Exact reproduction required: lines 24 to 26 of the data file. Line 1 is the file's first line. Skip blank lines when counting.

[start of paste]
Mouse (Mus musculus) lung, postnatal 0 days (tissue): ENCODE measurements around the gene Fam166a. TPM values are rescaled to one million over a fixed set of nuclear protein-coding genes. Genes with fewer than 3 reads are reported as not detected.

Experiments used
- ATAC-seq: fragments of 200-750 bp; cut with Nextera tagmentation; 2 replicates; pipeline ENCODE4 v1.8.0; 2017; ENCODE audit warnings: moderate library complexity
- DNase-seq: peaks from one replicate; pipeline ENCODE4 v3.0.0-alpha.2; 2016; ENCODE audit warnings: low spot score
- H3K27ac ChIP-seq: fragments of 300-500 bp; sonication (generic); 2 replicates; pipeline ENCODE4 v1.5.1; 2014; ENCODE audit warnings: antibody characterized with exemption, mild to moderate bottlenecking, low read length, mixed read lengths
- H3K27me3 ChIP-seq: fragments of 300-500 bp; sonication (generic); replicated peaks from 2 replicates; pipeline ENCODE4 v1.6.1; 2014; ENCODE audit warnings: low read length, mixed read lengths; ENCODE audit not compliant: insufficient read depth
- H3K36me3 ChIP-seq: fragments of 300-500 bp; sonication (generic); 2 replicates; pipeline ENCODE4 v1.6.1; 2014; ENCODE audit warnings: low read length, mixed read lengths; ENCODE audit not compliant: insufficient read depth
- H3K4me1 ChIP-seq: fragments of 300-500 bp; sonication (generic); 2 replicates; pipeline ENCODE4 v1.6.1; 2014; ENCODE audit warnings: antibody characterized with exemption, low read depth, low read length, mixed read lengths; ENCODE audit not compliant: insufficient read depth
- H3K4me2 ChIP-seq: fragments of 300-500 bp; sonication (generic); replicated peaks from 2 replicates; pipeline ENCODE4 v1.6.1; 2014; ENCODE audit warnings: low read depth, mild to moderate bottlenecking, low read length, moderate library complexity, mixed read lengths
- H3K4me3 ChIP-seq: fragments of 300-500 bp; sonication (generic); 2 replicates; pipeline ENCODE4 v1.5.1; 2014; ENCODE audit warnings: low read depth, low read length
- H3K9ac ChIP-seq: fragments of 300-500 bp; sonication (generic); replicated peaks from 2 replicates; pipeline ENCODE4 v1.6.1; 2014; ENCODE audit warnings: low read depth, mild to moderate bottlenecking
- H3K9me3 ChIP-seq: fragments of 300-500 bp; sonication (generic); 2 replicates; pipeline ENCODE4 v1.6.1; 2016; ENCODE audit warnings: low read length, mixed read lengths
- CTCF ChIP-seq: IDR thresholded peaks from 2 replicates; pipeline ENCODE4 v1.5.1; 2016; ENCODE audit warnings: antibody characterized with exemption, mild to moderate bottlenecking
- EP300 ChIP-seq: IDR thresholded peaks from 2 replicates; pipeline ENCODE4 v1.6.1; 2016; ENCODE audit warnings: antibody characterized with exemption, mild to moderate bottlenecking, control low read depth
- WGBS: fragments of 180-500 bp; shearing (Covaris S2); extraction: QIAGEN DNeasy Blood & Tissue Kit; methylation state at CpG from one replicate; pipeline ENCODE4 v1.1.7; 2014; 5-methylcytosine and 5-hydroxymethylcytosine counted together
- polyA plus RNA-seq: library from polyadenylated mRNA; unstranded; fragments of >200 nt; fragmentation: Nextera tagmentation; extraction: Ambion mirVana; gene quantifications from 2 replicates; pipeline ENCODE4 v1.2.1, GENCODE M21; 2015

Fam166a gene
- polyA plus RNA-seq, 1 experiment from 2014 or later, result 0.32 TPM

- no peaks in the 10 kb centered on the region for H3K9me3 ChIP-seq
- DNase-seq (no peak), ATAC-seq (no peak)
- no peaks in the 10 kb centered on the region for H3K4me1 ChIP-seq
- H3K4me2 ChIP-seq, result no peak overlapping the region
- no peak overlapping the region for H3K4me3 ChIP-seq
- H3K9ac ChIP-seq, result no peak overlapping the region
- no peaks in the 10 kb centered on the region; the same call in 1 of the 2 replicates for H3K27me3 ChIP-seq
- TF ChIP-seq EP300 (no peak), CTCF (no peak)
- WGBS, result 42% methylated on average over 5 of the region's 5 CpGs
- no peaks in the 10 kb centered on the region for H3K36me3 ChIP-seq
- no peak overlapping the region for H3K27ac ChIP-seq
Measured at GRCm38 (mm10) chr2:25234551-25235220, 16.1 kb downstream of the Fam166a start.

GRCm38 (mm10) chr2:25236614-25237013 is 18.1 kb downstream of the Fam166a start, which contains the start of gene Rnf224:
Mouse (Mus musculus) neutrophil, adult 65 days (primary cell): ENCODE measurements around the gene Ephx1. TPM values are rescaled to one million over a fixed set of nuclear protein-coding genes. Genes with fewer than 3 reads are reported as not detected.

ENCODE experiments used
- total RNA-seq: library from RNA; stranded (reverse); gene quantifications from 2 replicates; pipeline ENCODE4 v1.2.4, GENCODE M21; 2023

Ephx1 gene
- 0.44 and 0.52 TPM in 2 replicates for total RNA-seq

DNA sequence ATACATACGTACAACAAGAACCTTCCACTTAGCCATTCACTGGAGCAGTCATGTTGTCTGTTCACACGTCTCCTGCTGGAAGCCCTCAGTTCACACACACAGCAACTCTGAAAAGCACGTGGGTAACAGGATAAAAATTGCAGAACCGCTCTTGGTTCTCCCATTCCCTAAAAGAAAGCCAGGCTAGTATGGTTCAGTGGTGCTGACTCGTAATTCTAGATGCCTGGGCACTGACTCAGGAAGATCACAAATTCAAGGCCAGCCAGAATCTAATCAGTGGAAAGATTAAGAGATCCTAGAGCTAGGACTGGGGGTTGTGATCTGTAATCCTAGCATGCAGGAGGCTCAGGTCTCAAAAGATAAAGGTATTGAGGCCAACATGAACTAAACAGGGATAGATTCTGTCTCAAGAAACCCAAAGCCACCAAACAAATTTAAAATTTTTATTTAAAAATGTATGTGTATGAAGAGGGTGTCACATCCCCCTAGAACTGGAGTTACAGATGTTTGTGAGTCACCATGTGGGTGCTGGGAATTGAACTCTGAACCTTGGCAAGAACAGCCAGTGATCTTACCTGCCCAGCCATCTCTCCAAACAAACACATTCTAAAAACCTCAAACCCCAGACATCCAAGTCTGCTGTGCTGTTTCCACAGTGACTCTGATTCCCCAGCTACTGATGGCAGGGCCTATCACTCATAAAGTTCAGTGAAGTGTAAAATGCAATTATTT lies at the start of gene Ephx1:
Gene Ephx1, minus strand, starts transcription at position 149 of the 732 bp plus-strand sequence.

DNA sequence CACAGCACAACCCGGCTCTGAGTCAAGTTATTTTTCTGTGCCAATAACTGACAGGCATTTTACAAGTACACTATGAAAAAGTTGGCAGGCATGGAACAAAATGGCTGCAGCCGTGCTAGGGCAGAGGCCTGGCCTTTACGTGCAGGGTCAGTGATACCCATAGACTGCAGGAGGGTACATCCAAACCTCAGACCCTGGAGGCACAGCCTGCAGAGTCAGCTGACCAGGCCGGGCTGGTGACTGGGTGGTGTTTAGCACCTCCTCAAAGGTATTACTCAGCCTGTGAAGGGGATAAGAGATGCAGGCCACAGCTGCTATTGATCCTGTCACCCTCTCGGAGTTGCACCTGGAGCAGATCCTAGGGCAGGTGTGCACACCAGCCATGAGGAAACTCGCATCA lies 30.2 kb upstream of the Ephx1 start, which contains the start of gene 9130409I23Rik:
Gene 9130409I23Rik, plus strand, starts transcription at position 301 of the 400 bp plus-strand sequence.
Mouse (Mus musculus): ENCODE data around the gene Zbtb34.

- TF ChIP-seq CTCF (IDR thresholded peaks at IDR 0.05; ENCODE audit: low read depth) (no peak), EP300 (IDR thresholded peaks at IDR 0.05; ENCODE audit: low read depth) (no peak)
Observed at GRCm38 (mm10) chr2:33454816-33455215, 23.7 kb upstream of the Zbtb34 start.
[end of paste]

- H3K9ac ChIP-seq, result no peak overlapping the region
- no peaks in the 10 kb centered on the region; the same call in 1 of the 2 replicates for H3K27me3 ChIP-seq
- TF ChIP-seq EP300 (no peak), CTCF (no peak)